you the last part of your journey, if you became light enough,
by just letting go of a few more things you
are clinging to…that still believe in
gravity.

What are you holding on to you that you need to let go of so that this season of self-awareness and improvement can do its job? It’s OK if it gets a little ugly and messy inside because we believe that even when the gates of prayer are closing, the gate of tears is always open.

On Rosh Hashana we re-coronate God as the King of Kings and see ourselves as peons in the vast, wondrous landscape of the world. Humility creates vulnerability. On Yom Kippur, we face God with a mountain of personal and collective transgressions. We allow our inner demons to surface so that we can make a personal reckoning and commit to change. Repentance creates vulnerability. On Sukkot, we build small, impermanent houses and dwell there, casting aside our material comforts to live in the shadow of God’s protection. Impermanence creates vulnerability.

If you are having trouble getting to a vulnerable state this season, you need turn no further than Psalm 27, the one we are mandated to read in the morning and evening from Elul to Shmini Atzeret. King David models for us what it means to live in a state of constant vulnerability: “My heart says of you, ‘Seek his face!’ Your face, Lord, I will seek. Do not hide your face from me, do not turn your servant away in anger; you have been my helper. Do not reject me or forsake me, O God my Savior. Though my father and mother forsake me, the Lord will receive me” (27:8-10). Nothing can make a person more vulnerable than being abandoned by one’s parents and yet, only from this place of complete loss and existential angst can King David achieve the intimacy with God he is seeking.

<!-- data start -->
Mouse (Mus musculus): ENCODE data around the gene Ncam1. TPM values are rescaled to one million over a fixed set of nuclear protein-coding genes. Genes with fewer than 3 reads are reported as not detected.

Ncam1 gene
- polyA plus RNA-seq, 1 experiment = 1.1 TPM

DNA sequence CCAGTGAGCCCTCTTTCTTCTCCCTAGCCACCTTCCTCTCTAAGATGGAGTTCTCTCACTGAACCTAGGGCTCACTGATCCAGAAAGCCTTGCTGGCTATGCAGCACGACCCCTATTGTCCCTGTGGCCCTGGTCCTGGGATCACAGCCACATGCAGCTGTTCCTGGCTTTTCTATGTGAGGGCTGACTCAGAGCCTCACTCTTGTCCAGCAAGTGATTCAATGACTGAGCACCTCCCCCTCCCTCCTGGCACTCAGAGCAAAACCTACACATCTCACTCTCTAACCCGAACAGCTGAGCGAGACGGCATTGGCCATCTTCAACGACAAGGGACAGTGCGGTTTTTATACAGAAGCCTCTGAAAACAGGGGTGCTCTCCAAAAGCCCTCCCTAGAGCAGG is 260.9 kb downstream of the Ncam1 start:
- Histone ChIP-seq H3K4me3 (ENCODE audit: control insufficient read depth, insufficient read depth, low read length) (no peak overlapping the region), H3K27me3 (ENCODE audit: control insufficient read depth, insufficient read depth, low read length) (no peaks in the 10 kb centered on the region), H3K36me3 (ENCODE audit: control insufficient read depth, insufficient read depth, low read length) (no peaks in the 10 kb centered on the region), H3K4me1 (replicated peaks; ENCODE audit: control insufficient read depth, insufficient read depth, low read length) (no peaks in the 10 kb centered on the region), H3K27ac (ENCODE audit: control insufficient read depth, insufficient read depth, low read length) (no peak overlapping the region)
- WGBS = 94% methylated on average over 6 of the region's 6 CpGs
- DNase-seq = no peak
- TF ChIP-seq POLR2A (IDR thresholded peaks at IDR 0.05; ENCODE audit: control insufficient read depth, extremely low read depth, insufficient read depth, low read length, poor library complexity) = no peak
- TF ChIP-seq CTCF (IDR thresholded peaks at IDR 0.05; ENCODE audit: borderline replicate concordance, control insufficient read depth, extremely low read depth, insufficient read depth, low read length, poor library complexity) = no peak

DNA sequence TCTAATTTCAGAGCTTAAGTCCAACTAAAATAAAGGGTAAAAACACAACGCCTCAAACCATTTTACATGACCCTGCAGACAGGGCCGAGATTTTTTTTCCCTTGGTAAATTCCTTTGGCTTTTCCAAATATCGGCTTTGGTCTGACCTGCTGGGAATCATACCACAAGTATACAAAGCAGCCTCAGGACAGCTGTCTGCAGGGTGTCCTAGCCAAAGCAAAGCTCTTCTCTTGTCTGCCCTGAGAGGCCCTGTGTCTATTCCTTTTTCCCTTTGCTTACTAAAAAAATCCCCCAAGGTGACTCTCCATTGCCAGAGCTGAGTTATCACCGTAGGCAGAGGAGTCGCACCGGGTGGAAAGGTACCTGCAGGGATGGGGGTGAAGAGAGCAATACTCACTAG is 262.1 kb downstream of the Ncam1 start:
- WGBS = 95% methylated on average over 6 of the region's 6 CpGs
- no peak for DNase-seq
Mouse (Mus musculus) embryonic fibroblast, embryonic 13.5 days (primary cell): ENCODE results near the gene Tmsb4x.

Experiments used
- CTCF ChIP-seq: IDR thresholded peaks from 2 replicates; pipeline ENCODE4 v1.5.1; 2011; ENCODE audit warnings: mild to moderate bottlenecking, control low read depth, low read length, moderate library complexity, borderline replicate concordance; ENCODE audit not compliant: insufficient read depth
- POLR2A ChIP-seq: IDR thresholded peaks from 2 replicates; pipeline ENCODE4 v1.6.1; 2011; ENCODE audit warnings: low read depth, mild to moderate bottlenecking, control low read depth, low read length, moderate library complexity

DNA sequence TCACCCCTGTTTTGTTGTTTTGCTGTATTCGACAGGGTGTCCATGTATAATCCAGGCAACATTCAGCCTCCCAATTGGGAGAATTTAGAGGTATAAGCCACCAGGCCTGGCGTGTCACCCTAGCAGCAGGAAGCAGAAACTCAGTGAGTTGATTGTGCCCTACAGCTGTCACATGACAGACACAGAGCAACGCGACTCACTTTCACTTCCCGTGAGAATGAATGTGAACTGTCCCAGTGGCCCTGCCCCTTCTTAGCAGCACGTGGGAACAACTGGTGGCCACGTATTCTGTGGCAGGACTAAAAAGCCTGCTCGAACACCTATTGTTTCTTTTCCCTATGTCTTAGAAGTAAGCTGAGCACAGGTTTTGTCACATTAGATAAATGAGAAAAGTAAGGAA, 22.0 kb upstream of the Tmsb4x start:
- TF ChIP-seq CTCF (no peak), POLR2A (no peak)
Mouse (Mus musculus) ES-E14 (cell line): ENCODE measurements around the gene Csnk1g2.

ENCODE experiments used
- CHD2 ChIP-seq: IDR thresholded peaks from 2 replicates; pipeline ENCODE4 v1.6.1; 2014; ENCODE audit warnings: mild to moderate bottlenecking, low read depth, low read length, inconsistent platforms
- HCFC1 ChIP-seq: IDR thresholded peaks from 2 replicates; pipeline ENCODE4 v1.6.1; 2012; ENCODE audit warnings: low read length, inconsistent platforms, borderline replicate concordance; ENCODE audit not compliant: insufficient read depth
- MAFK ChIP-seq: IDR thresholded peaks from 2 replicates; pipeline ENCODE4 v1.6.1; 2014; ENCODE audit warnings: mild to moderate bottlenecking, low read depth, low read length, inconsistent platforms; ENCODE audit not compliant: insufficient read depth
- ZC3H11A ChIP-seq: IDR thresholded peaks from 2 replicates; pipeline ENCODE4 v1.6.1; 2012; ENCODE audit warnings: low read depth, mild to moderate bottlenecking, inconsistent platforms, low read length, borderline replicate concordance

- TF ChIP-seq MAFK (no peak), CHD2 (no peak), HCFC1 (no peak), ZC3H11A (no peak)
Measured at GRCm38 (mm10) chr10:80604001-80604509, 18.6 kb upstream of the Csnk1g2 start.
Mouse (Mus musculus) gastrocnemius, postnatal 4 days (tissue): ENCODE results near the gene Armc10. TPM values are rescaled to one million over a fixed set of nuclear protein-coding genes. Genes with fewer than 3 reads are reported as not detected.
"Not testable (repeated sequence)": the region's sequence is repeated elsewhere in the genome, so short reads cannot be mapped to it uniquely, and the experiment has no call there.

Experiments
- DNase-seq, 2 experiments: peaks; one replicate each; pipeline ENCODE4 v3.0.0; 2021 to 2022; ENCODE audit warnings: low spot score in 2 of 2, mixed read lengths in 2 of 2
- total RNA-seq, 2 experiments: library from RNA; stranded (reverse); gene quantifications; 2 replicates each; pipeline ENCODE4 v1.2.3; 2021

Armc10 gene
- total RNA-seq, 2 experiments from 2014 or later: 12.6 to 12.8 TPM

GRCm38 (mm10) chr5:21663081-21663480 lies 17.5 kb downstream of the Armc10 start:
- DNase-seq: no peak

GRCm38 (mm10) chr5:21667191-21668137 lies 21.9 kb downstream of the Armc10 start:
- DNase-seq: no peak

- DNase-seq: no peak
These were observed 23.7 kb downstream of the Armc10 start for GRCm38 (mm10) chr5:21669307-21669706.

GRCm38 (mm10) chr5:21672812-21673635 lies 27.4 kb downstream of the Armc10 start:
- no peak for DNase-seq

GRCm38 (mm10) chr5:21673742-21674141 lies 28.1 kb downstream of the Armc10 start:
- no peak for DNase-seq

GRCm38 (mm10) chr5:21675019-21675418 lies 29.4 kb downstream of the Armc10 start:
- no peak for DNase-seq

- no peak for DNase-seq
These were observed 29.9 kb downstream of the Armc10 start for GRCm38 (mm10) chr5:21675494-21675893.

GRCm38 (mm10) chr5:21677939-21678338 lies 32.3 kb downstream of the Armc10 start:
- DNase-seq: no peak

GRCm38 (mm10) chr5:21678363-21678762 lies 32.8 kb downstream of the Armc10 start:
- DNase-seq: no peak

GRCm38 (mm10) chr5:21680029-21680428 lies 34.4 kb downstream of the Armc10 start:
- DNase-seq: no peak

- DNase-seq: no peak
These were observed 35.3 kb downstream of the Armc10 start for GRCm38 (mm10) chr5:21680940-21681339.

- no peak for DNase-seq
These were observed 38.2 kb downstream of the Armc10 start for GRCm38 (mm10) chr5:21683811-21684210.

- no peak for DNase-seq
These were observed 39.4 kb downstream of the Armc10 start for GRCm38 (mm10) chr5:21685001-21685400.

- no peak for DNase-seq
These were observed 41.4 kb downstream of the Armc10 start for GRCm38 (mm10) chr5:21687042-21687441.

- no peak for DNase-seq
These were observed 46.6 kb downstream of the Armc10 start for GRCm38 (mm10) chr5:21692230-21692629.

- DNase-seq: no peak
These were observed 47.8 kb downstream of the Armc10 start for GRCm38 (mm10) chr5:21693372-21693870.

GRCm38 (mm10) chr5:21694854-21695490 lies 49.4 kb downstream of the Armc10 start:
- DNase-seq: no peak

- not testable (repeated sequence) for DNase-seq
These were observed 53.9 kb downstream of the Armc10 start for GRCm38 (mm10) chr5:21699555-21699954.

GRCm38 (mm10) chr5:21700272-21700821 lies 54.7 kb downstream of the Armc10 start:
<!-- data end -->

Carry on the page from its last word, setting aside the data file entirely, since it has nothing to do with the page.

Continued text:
Our vulnerabilities bring us to faith because they wipe away the veneer of independence, self-reliance and confidence that we use to walk comfortably in a world that demands them. In a verse we read this season in the Torah cycle, we are reminded that we will only truly come to live intimately with God and others when we articulate our vulnerability: “The Lord your God will circumcise your hearts and the hearts of your descendants, so that you may love him with all your heart and with all your soul, and live” (Devarim 30:6). To circumcise the heart is to make a small hole in it, a hole big enough to let in the pain.

We reiterate this in a teaching of a Hasidic master: “After the shofar blowing was completed, the Baal Shem Tov said ‘In a king's palace there are hundreds of rooms, and on the door of each room there is a different lock that requires a special key to open it.  But there is a master key which can open all the locks.  That is a broken heart.  When a person sincerely breaks his heart before God, his prayers can enter through all the gates and into all the rooms of God's celestial palace’"  [Or Yesharim].

Native American writer and theologian Vine Deloria once wrote, “Religion is for people who are afraid of hell; spirituality is for people who have been there.”  This season, don’t move away from your pain. Move through it. Use it to achieve closeness with God and others. Make a hole in your heart because that is where true blessing lies.

And if you can’t get yourself to a place of vulnerability now, don’t worry. The gate of tears never closes.

Shabbat Shalom and Shannah Tovah

The Shofar's Power

With trumpets and the sound of the shofar, call out in the presence of the King, Almighty.
— Psalm 45:6

I saw a bumper sticker this week that said, "I play weird instruments." I wondered if the driver happens to blow shofar. It's hard to say if we would call it an instrument at all since the shofar really doesn't play music in the conventional sense. It plays tears - the primal screams, sobs and whimpers of the human heart when it encounters the soul at its most vulnerable. It is no coincidence that the shofar comes from an animal since its sounds are not sophisticated but more animal-like in their range and treble. We might call it instead the Jewish alarm clock that rings only in this season.